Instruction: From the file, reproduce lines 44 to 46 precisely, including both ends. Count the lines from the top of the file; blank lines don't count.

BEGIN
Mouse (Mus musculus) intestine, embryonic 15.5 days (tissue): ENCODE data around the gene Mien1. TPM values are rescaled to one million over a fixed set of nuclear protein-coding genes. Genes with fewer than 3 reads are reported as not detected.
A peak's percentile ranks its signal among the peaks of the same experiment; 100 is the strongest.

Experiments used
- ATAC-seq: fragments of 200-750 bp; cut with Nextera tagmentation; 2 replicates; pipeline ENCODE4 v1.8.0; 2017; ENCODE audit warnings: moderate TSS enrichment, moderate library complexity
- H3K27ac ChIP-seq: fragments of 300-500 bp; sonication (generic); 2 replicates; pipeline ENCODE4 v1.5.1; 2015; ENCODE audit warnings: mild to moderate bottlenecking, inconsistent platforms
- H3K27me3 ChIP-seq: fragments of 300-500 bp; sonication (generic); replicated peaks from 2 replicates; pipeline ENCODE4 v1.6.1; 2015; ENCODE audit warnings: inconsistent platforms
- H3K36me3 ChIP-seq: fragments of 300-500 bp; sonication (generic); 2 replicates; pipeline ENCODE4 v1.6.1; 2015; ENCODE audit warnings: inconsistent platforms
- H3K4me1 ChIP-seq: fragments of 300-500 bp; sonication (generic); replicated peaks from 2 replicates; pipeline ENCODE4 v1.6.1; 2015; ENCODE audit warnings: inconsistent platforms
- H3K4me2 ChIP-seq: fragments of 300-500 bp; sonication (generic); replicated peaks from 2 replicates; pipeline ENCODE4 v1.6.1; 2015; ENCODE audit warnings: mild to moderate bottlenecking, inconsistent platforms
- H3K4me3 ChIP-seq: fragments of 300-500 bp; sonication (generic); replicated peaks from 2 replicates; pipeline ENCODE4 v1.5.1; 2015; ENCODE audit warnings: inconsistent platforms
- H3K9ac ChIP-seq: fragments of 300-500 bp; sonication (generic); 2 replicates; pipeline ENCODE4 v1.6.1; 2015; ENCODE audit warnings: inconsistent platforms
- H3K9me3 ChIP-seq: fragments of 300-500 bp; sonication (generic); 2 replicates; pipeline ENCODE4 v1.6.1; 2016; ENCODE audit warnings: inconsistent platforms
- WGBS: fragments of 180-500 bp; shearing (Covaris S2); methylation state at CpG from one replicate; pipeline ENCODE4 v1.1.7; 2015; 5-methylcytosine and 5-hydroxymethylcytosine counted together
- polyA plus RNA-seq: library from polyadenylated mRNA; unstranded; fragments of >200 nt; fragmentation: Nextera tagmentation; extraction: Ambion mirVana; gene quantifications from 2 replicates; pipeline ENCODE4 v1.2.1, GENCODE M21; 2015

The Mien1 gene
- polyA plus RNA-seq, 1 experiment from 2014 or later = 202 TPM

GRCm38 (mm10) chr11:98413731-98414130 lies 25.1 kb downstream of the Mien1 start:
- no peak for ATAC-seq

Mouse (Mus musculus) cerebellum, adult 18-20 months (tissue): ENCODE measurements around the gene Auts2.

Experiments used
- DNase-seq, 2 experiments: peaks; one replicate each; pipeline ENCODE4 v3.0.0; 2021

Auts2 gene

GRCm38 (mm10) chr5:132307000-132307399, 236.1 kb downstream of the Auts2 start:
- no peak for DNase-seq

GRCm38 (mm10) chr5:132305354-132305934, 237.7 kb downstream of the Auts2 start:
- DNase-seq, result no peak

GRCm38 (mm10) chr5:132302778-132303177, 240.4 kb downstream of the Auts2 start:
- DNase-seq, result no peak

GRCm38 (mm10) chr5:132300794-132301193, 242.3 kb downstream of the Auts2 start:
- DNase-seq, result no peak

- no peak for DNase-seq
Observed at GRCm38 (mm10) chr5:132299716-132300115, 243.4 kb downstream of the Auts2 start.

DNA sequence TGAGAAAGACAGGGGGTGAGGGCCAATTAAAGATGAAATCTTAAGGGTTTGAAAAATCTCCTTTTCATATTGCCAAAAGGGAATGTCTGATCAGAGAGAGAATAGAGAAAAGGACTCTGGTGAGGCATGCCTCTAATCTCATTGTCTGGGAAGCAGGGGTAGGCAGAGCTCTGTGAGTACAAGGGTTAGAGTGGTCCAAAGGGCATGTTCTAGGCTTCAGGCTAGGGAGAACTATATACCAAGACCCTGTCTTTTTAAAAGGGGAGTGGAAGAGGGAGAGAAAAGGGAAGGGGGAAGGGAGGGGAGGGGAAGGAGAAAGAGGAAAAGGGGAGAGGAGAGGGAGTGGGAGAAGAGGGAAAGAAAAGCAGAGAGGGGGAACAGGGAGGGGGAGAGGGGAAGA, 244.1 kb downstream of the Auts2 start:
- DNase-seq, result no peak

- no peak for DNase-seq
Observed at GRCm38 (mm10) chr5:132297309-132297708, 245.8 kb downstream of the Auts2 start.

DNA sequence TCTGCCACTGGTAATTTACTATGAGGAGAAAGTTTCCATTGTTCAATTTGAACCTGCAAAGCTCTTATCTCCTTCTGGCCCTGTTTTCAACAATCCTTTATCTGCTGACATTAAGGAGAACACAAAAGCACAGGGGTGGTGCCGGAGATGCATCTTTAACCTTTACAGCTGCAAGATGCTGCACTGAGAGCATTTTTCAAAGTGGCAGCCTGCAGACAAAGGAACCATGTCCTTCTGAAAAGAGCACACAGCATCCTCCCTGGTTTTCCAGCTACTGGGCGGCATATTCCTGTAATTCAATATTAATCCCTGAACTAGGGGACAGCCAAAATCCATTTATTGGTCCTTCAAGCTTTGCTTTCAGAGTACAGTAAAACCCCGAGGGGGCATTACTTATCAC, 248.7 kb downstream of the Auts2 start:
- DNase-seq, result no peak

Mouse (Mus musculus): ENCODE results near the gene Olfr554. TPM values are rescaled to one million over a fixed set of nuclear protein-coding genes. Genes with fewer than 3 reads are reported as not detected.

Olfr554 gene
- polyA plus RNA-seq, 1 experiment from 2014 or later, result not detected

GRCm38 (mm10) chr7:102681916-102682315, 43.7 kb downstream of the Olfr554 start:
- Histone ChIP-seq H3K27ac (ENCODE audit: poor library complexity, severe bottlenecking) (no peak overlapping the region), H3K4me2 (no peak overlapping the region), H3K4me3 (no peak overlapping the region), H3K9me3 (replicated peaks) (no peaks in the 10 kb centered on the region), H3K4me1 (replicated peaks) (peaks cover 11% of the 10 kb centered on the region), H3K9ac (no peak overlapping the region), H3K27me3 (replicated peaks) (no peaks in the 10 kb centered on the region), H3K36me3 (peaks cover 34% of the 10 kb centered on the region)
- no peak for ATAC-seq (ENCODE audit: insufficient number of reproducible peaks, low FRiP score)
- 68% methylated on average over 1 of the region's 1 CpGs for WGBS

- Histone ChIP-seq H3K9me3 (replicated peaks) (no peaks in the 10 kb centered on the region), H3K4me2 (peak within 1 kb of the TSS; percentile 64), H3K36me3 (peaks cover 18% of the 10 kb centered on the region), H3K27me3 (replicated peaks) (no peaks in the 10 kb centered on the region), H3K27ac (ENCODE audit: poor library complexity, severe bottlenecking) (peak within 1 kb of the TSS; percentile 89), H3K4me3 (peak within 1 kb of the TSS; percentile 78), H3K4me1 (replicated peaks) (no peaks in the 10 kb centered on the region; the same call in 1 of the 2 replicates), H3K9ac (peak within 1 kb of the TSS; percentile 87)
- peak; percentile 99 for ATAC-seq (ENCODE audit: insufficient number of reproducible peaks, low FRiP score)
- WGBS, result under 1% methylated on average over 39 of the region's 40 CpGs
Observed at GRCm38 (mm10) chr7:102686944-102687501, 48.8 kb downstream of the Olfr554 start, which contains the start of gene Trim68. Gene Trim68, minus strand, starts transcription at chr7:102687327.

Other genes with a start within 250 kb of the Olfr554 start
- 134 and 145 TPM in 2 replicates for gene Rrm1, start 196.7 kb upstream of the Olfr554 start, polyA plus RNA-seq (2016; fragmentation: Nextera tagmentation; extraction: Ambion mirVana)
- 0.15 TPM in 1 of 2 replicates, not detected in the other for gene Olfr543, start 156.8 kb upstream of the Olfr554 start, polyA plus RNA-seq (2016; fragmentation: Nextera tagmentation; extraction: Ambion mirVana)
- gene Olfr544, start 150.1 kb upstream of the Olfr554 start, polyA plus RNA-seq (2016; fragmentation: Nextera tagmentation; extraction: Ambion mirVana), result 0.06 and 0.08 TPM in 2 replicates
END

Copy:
- no peak for ATAC-seq (ENCODE audit: insufficient number of reproducible peaks, low FRiP score)
- 68% methylated on average over 1 of the region's 1 CpGs for WGBS

- Histone ChIP-seq H3K9me3 (replicated peaks) (no peaks in the 10 kb centered on the region), H3K4me2 (peak within 1 kb of the TSS; percentile 64), H3K36me3 (peaks cover 18% of the 10 kb centered on the region), H3K27me3 (replicated peaks) (no peaks in the 10 kb centered on the region), H3K27ac (ENCODE audit: poor library complexity, severe bottlenecking) (peak within 1 kb of the TSS; percentile 89), H3K4me3 (peak within 1 kb of the TSS; percentile 78), H3K4me1 (replicated peaks) (no peaks in the 10 kb centered on the region; the same call in 1 of the 2 replicates), H3K9ac (peak within 1 kb of the TSS; percentile 87)